The band, in perfect unison marched left, right, forward, back, formed circles, crossed backward through each other all in perfect step, while impossibly playing beautiful music. During a pause in the brass and drum carnival, a tall thin boy with a tenor saxophone sang out a sentimental solo, playing Yesterday with enough spirited intonation to make Paul McCartney sit up in his grave and applaud. Then a smaller, sweet-looking boy picked up the melody on what appeared to be a grown-up trumpet (but am told is a mellophone.) It was beautiful. It really wasn’t cold but I felt that chill.

Then in 15 minutes, it was over.

While an emcee told age-appropriate band-geek jokes, (how do you make a trumpet sound good? Throw it in the trash and get a trombone,) we reversed the process, hauling the instruments out a different gateway to be loaded back onto the trucks, to remove the uniforms, to pack up the flutes, oboes, clarinets, mellophones, trumpets, alto saxes, tenor saxes, tubas, marimbas, timpany, cymbals, drums and 131 hat boxes with feathers or “chickens” that had to be collected and stored separately.

Back on the bus we counted heads, crammed ourselves into the straightbacked seats and listened to the sound only a busload of teenagers can make.

One highlight of the trip occurred when I overheard a young voice somewhere to my right say “I’m not going to tell you with a chaperone sitting right there.”

“It’s okay,” I told the darkened seat across the aisle, “I’m not listening.”

Don’t get the wrong idea, these kids are good kids. Among the best in the country, according to their test scores.

But teenagers are teenagers.

About halfway home the driver’s radio crackled. One of the other drivers was getting a signal, an alarm, and was going to pull over.

We pulled over too.

A half an hour later, I informed the kids we’d be getting 20 more kids on our bus. “If you want to sit next to your friend, move now,” I hollered. With a fan blade through the radiator the bus would have to be towed. This had happened to me on a tractor. “At least you didn’t get a hot shower like I did when that happened to me,” I told the woman.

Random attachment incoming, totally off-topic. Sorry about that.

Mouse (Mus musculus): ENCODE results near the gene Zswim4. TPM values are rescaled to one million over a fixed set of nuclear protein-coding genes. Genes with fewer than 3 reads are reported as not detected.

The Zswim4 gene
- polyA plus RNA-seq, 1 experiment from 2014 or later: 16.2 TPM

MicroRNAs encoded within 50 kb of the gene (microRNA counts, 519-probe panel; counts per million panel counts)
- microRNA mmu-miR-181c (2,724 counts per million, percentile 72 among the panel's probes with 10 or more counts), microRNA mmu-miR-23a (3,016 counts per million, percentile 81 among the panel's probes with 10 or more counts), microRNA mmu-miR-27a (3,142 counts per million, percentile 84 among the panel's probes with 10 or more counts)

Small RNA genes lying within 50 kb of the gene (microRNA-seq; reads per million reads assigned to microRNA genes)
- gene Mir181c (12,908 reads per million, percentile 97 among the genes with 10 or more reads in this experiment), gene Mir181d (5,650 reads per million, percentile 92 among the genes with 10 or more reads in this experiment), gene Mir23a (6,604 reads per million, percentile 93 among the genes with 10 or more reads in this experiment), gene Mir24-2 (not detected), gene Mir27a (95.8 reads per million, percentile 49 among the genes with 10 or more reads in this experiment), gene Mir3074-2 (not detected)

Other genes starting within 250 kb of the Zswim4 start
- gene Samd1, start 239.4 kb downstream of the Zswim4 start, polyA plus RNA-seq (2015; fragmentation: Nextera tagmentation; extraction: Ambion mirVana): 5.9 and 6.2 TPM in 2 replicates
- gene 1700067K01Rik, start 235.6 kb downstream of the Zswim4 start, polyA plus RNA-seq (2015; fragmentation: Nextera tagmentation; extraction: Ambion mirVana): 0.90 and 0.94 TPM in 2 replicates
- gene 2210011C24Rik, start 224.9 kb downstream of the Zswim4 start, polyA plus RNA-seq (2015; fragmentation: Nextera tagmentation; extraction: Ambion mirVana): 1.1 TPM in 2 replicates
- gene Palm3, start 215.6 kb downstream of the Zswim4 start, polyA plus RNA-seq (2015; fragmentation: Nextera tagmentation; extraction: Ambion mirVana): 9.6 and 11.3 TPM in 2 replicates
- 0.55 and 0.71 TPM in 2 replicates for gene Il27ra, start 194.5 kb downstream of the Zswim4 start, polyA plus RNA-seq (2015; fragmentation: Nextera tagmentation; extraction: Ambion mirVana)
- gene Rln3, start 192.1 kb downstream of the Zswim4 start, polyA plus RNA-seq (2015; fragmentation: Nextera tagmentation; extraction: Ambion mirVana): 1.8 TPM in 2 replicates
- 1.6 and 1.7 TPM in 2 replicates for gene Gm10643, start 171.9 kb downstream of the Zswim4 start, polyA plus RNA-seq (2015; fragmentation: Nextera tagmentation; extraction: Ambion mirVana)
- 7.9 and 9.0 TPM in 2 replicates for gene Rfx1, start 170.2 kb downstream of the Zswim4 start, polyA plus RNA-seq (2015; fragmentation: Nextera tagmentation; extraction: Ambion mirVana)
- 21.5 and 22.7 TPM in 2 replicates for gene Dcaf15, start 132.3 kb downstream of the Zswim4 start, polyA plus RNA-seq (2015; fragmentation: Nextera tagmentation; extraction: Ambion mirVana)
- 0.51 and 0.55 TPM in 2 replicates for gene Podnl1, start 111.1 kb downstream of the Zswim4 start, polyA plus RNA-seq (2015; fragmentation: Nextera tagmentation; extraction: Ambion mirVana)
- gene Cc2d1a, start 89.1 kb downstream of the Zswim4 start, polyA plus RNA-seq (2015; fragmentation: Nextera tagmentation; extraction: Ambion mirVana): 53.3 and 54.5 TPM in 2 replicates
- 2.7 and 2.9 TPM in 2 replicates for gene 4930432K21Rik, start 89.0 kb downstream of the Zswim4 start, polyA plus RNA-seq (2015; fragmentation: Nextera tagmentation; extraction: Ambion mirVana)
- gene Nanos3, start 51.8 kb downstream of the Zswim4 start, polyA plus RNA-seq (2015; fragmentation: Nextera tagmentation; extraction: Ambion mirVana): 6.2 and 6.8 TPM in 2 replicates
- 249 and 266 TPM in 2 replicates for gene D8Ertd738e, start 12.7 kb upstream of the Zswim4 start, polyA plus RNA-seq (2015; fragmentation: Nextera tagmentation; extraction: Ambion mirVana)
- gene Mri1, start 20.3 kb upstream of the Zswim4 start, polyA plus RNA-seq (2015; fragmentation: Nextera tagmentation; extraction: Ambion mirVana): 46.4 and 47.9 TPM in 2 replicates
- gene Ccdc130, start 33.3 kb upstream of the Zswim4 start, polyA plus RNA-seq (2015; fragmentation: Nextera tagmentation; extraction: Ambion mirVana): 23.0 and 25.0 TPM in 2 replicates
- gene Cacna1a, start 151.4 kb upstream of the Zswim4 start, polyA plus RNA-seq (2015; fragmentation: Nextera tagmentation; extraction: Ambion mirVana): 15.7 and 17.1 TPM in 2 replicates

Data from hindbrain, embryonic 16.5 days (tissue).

Soon the door opened and a file of tired, loose-eyelidded teenagers clambered aboard. “It’s the freshman bus,” I heard one acne-ridden girl say. But that was the meanest thing said. Soon kids who had chosen not to sit together were all crammed in physical proximity.

It was fun.

I watched two boys share their common passion for whatever video game they were playing. They used words like “deviation” and “erroneously.”

It was “epic.”

Girls fell asleep on shoulders, a boy with dark eyebrows but blonde hair had that unmistakeable look on his face that comes only from trying incredibly hard to ignore that dark-haired girl sitting next to him. She was doing the same. By the end of the trip they were talking nervously, although neither one was turning completely to really face the other.

The rules of the bus, according to A.J., included that everyone had to sit. I tried to enforce that one rule.

The kids had performed beautifully. They were good kids. With one minor exception, no one was throwing things (okay, it was me.)

I teased one kid who was opening a family-sized bag of M&Ms that there was chocolate tax on this bus. He willingly handed some over. Another kid, a freshman, looked terrified when I suggested the same thing. A tiny boy who can make the marimbas sound like a movie score, squinted through thick glasses at me as he munched some sushi. “How are you, Caleb?” I asked, restraining from informing him that I had hemmed not only his pants but also the sleeves of his jacket because he had grown precisely an inch and a half since last season. I looked at his sushi packed neatly into tupperware. I looked at him. I looked back at his sushi. I smiled my best smile.

His friend told him to give me some sushi. “Oh,” he said, obliging. It was the tightest, best sushi ever.

We pulled off the freeway nearing home to see a major intersection blocked by firetrucks, ambulances and police cars flashing red, blue and white, not an uncommon sight, especially late Saturday night.

We had to detour.

I saw bus one go straight into a subdivision where I knew she should turn left. Bus two followed.

But A.J. turned left.

Bus Four was the first to arrive at the school. I couldn’t resist and asked the kids to give A.J. a round of applause. “He might be the slowest driver, but he seems to be the only one who knows how to get to Oakton High School, so we got here first.”

Band kids know how to be really loud.

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Drumline marcher Ford Lee.